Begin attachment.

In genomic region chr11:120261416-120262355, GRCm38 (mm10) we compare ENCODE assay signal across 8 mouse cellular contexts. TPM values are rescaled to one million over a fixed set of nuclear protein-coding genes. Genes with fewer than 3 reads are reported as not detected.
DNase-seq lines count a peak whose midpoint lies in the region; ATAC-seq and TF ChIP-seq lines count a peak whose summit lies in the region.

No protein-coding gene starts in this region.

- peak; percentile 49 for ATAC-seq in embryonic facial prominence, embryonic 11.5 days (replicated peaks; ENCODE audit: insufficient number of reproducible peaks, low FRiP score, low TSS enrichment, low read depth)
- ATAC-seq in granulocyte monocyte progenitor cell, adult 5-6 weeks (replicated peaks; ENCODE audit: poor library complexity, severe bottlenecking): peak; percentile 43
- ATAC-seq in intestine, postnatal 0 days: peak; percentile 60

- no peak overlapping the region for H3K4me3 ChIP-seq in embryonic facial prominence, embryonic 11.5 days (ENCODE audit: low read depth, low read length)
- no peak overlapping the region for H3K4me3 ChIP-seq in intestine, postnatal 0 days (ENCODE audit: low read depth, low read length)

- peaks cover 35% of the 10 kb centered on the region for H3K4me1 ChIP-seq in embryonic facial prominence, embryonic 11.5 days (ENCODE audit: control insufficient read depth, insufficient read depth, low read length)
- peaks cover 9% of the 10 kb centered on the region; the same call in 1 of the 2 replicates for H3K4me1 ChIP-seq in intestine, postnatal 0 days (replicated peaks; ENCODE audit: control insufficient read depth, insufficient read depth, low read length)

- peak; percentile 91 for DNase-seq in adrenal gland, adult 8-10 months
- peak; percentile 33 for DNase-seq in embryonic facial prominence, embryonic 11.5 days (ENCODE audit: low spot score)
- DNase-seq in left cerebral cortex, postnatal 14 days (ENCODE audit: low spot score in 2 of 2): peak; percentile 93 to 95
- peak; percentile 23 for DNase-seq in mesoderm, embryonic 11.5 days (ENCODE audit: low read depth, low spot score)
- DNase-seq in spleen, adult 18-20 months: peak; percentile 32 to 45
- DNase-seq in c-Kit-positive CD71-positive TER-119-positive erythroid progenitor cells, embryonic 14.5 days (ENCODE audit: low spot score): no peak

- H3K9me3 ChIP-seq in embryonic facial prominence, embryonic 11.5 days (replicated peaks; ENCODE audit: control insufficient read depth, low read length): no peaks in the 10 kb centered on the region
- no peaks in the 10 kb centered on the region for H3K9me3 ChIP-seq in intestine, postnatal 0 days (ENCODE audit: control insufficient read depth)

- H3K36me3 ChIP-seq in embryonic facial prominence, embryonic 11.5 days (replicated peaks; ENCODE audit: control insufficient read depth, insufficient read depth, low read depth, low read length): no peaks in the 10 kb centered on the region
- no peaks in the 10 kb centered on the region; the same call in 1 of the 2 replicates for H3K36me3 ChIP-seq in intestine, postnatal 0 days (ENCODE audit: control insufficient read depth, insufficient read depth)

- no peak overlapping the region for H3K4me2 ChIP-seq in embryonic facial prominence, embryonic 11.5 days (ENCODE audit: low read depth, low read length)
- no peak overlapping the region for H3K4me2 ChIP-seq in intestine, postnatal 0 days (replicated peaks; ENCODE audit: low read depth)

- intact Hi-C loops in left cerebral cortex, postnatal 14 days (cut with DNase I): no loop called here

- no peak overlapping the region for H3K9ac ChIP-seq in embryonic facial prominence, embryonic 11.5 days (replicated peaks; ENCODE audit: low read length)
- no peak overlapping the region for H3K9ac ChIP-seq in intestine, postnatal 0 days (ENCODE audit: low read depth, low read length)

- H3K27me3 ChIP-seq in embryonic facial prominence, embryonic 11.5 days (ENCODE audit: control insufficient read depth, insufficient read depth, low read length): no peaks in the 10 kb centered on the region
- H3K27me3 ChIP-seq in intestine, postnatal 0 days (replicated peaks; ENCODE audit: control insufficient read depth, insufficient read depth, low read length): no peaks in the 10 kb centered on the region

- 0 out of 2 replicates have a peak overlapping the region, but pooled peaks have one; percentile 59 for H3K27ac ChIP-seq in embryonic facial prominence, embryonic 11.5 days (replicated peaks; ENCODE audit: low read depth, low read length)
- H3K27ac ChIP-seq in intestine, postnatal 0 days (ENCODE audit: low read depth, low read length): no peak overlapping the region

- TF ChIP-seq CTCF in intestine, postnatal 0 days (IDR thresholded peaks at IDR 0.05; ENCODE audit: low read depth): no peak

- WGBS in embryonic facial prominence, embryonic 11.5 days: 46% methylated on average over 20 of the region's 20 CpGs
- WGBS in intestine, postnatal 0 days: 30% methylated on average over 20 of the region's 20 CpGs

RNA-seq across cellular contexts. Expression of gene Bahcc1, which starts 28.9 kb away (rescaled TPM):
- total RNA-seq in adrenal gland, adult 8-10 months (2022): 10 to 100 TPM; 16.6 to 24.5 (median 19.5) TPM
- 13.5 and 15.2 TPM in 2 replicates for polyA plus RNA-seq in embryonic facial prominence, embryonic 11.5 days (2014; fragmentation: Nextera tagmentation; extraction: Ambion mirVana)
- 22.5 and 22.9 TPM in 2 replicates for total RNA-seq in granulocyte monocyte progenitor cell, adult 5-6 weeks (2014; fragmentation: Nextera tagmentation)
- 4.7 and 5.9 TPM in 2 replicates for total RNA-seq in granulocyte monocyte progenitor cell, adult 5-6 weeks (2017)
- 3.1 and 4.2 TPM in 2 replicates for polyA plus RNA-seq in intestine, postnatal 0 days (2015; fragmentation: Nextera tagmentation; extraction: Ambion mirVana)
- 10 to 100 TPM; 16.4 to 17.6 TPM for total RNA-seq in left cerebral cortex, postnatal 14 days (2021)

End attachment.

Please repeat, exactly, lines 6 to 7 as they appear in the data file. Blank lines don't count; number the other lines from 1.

- ATAC-seq in intestine, postnatal 0 days: peak; percentile 60

- no peak overlapping the region for H3K4me3 ChIP-seq in embryonic facial prominence, embryonic 11.5 days (ENCODE audit: low read depth, low read length)